Where is the main threat to classical music coming from?

9 Apr 2017

It comes from the erosion of listener’s attention in a hi-tech environment. This threat is likely underestimated and certainly on the rise.


How this works?  


~Technology boom causes information overload;

~Information overload causes FOMO and multitasking;

~FOMO and multitasking cause fragmented and superficial attention;

~Fragmented and superficial attention undermine the perception of the classical music.


More details on that:


Information overload  


Information overload is a natural result of technology boom we are experiencing in recent years. Science says:


“The amount of data we produce doubles every year. In other words: in 2016 we produced as much data as in the entire history of humankind through 2015.


It is estimated that in 10 years’ time the amount of data will double every 12 hours.”


That means, 130 times faster. So let's quit wondering what would happen 20 or 30 years from now.…




FOMO stands for Fear Of Missing Out. It’s a new phenomenon caused by a social media by emerging over the past several years. Now it's referred to as “first world's problem” and “20th century epidemic”.


Studies estimate that almost all adults in developed countries suffer from FOMO, especially the digital natives (those aged under 40).


To understand the magnitude of this problem better, we stand to witness as the British government launches an urgent anti-FOMO program which “will be rolled out to every secondary school in the country from September (2017)”. 


What exactly are people with FOMO affraid of missing out? The answer is - Everything. Job opportunities, interesting news, novel experiences, fateful meetings, immense temptations of dolce vita, merry contacts with peers and friends – all that is suggested by the permanently updating social media platforms.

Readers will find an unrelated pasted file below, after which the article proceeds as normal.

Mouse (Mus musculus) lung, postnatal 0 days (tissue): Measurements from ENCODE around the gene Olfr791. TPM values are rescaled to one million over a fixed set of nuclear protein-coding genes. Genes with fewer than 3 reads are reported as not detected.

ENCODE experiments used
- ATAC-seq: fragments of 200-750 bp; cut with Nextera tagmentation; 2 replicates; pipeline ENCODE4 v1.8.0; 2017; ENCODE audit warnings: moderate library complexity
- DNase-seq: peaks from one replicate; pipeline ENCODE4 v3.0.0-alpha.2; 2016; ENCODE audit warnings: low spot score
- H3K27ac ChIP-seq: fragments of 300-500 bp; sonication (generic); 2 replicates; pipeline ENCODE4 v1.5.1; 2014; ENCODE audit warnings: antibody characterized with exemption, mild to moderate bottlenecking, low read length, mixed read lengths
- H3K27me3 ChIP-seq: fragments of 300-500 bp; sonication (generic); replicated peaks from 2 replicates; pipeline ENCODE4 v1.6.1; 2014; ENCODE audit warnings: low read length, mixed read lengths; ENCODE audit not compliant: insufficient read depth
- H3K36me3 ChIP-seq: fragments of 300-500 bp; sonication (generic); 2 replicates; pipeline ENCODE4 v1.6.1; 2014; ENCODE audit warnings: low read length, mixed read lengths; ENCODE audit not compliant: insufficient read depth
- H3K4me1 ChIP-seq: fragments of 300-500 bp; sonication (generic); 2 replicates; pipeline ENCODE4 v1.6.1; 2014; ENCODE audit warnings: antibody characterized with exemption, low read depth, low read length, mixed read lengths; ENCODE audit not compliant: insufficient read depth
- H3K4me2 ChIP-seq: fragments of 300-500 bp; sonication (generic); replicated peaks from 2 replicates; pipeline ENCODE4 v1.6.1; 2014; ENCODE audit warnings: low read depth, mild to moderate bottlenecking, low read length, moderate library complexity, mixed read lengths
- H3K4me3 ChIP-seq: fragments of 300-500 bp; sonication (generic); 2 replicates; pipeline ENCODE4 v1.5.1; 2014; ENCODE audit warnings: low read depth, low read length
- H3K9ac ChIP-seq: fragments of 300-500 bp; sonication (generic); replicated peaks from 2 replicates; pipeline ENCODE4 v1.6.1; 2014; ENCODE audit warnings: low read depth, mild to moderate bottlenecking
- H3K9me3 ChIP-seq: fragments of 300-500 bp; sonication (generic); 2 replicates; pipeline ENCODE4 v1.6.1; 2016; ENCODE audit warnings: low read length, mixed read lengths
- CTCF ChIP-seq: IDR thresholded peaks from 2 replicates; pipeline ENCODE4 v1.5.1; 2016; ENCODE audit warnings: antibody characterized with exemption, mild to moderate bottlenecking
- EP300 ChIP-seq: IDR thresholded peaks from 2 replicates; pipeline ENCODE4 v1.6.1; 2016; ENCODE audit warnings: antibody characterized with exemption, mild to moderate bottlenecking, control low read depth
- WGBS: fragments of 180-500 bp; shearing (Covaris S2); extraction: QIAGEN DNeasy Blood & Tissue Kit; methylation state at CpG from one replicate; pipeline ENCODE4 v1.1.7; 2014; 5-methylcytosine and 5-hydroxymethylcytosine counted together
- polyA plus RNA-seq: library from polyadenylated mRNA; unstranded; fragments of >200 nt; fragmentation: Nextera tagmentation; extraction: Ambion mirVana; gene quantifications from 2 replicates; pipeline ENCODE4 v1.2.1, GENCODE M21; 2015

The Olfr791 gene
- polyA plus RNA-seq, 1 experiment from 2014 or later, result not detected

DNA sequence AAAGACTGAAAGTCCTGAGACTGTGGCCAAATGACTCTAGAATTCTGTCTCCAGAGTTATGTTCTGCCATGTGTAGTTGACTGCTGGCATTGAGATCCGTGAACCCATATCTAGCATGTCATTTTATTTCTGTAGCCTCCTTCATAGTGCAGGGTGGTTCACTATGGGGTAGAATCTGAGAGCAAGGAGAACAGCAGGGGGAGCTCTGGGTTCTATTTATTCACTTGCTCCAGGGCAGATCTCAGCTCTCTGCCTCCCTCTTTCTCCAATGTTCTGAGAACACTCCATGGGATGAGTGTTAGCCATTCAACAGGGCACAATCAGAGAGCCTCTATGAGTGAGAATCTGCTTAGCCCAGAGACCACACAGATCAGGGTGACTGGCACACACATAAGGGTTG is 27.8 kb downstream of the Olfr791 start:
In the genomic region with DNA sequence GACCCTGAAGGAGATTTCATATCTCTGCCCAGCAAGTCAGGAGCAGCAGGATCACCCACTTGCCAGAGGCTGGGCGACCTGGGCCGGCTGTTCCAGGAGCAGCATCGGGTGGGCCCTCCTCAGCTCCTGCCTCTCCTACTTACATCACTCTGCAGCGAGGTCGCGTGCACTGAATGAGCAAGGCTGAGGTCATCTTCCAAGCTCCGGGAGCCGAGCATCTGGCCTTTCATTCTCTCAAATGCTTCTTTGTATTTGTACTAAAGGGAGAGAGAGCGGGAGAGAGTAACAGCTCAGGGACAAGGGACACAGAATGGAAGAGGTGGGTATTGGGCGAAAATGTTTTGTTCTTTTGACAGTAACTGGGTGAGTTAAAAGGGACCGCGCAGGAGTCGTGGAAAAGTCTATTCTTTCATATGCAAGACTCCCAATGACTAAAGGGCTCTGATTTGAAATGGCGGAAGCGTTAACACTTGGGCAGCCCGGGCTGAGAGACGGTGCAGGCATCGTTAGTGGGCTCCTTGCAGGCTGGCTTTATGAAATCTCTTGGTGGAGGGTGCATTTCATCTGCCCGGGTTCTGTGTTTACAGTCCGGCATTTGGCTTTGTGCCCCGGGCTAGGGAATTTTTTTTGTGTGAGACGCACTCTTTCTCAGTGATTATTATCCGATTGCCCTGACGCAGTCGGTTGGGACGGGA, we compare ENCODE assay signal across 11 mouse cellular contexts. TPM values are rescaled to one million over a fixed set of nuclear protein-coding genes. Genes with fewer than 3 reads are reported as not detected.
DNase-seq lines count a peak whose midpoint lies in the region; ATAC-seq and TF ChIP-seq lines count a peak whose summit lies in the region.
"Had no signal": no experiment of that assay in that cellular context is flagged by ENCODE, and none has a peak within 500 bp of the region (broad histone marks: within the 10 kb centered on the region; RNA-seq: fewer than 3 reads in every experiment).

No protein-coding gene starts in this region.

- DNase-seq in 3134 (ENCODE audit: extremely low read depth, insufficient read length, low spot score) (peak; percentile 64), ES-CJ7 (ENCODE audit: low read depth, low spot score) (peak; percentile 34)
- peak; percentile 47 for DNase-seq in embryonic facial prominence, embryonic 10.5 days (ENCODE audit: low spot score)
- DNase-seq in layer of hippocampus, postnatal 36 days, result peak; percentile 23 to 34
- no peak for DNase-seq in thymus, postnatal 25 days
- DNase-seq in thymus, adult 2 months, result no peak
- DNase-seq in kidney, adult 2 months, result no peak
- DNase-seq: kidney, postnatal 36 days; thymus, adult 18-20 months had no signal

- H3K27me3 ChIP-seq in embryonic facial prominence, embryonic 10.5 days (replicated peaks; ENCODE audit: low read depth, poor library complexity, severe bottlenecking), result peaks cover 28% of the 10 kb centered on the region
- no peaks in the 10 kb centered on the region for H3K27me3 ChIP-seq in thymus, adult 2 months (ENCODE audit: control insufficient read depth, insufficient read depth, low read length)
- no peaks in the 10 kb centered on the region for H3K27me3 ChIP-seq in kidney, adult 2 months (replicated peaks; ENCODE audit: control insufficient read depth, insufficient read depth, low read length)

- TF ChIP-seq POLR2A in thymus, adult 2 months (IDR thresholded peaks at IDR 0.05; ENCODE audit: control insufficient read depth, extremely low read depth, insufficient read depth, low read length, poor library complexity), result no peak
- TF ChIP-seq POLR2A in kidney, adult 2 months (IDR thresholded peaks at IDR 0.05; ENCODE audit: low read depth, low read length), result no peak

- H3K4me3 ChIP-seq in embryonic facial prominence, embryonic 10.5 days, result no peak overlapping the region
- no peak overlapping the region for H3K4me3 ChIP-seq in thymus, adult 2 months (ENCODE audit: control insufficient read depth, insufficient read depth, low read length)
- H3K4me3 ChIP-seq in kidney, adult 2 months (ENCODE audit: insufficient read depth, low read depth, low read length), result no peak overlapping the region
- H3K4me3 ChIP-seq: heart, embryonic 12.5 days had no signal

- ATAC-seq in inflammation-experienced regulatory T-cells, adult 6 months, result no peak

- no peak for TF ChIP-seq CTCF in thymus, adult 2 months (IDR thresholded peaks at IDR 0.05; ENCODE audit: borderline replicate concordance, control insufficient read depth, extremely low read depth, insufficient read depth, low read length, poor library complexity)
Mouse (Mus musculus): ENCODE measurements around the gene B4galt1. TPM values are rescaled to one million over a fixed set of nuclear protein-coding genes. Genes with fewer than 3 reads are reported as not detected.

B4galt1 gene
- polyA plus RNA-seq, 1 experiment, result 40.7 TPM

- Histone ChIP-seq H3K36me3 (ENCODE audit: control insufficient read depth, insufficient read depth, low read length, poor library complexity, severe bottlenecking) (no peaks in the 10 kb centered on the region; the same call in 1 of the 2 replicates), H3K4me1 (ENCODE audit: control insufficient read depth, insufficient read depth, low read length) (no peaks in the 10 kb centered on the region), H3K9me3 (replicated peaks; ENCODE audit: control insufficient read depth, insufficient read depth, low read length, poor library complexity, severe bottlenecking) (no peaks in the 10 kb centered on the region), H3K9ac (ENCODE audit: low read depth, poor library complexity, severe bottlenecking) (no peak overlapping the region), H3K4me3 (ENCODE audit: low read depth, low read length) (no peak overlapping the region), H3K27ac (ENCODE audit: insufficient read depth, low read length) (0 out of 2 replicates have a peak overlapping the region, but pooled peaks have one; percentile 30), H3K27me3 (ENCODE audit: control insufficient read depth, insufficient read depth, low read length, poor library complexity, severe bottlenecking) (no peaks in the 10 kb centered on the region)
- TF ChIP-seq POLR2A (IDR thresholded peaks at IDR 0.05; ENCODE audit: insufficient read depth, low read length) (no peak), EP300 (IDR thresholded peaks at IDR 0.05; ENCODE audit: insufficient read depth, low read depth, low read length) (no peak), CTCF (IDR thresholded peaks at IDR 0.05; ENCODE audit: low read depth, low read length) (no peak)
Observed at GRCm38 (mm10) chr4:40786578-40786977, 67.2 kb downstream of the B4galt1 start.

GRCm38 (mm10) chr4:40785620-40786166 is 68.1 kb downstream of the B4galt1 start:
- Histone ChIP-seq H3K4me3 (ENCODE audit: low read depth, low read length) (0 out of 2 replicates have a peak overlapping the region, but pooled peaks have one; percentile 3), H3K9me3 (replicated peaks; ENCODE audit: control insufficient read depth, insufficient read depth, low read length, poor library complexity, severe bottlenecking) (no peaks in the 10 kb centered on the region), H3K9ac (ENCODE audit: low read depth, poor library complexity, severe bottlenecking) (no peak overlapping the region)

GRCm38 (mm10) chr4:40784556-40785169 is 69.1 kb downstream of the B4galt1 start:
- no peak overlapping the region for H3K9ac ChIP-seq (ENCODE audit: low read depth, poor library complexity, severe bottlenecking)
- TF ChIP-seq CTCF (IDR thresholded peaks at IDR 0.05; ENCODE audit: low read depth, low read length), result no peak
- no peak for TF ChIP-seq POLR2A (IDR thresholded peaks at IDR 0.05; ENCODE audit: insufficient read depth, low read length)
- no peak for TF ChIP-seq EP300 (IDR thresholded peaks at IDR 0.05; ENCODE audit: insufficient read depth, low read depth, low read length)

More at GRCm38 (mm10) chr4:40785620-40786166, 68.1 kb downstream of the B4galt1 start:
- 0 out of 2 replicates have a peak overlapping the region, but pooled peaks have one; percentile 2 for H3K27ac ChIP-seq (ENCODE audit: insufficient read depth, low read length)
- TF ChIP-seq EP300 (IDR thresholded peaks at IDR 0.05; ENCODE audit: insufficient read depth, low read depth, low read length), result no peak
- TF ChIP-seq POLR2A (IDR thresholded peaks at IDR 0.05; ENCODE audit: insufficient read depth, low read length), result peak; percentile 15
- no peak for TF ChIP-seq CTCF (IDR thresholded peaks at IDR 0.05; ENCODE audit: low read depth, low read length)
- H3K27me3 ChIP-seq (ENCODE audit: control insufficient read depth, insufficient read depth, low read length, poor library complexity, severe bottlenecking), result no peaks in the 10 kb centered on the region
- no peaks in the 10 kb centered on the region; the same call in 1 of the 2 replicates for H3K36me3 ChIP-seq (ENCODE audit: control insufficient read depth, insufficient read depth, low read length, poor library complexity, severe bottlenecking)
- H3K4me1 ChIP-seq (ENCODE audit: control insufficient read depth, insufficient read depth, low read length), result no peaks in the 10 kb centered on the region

FOMO thrives on the irresistible need to constantly stay connected to the virtual world.


Scientists say, it’s not a deviant behavior anymore, but a new way to consume our allotted lifetime from now on.




Individuals with FOMO turn to performing multiple things at once. Multitasking comes from the need to consume as much information as possible in a shortest time.


Aside from a few benefits (operating at high speed, making instant decisions, etc.), this way of information processing does not come free. The dark side of multitasking is the erosion of human attention.


Scientists consider multitasking a myth, because the human brain is not wired to focus on more than one task at a time. Multitasking is just a quick switch from one task to another. In this mode the brain has no time enough to concentrate and to go deep into the subject.


As a result, attention becomes fragmented, superficial and permanently distracted.


This phenomenon has been extensively studied by the science. Actually, what we see these days is the emergence of a new type of human intelligence. No less.


Why classical music suffers from it?


Classical music requires a continuous state of attention to be perceived properly. This is a type of sustained concentration people normally experienced in the pre-digital times while engaging in music, poetry, visual arts and also in everyday life.


The problem is, the hi-tech environment strives to disrupt and steal this condition.


To be understood properly, it's a kind of disrupction that comes from inside the brain rather than outside. Often enough some sort of digital device disrupts the fragile environment of the classical concert, but it's not the thing of concern. The main issue is the condition of the listener’s mind - short fragmented attention, distractibility, impulsivity and so on.


This mental erosion is not some kind of accident, but a natural sustained response to the challenges of the hi-tech environment. No reason for complaint. Quite on contrary, it’s actually the best state of mind to match a new reality.


The bad news is, it's not such a good match for the reality of classical music.



Photo: Zio Ziegler "The Focus Within Distraction" (2012)




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Violinist deeply rooted in classical tradition and concerned about the future of the genre >> more about the author 

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© Yevgeny Chepovetsky 2015-2017